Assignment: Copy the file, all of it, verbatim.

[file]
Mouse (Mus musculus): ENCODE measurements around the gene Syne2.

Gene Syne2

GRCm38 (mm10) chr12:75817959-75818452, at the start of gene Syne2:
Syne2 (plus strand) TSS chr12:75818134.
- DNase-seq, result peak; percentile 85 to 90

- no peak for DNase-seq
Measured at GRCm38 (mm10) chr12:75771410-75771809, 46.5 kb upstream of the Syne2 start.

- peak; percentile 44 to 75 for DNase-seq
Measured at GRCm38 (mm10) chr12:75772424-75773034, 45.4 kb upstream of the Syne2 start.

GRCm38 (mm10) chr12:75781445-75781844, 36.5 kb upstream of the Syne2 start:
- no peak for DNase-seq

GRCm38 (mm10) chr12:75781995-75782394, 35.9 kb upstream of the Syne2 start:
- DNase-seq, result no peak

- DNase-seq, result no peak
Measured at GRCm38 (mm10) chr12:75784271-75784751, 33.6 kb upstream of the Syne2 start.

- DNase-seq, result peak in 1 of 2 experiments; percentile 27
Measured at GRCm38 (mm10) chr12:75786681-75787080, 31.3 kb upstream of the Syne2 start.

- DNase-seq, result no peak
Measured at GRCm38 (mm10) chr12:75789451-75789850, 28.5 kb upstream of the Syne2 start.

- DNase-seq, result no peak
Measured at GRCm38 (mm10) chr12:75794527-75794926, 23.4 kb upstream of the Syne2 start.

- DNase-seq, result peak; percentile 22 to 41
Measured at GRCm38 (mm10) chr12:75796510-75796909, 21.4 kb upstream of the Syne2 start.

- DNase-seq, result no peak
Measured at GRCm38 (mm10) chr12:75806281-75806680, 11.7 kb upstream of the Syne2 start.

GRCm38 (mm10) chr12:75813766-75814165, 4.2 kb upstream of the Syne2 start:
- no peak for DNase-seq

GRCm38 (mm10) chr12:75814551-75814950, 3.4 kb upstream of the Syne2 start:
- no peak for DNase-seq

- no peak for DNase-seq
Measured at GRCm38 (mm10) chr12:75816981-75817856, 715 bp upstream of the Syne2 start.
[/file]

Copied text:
Mouse (Mus musculus): ENCODE measurements around the gene Syne2.

Gene Syne2

GRCm38 (mm10) chr12:75817959-75818452, at the start of gene Syne2:
Syne2 (plus strand) TSS chr12:75818134.
- DNase-seq, result peak; percentile 85 to 90

- no peak for DNase-seq
Measured at GRCm38 (mm10) chr12:75771410-75771809, 46.5 kb upstream of the Syne2 start.

- peak; percentile 44 to 75 for DNase-seq
Measured at GRCm38 (mm10) chr12:75772424-75773034, 45.4 kb upstream of the Syne2 start.

GRCm38 (mm10) chr12:75781445-75781844, 36.5 kb upstream of the Syne2 start:
- no peak for DNase-seq

GRCm38 (mm10) chr12:75781995-75782394, 35.9 kb upstream of the Syne2 start:
- DNase-seq, result no peak

- DNase-seq, result no peak
Measured at GRCm38 (mm10) chr12:75784271-75784751, 33.6 kb upstream of the Syne2 start.

- DNase-seq, result peak in 1 of 2 experiments; percentile 27
Measured at GRCm38 (mm10) chr12:75786681-75787080, 31.3 kb upstream of the Syne2 start.

- DNase-seq, result no peak
Measured at GRCm38 (mm10) chr12:75789451-75789850, 28.5 kb upstream of the Syne2 start.

- DNase-seq, result no peak
Measured at GRCm38 (mm10) chr12:75794527-75794926, 23.4 kb upstream of the Syne2 start.

- DNase-seq, result peak; percentile 22 to 41
Measured at GRCm38 (mm10) chr12:75796510-75796909, 21.4 kb upstream of the Syne2 start.

- DNase-seq, result no peak
Measured at GRCm38 (mm10) chr12:75806281-75806680, 11.7 kb upstream of the Syne2 start.

GRCm38 (mm10) chr12:75813766-75814165, 4.2 kb upstream of the Syne2 start:
- no peak for DNase-seq

GRCm38 (mm10) chr12:75814551-75814950, 3.4 kb upstream of the Syne2 start:
- no peak for DNase-seq

- no peak for DNase-seq
Measured at GRCm38 (mm10) chr12:75816981-75817856, 715 bp upstream of the Syne2 start.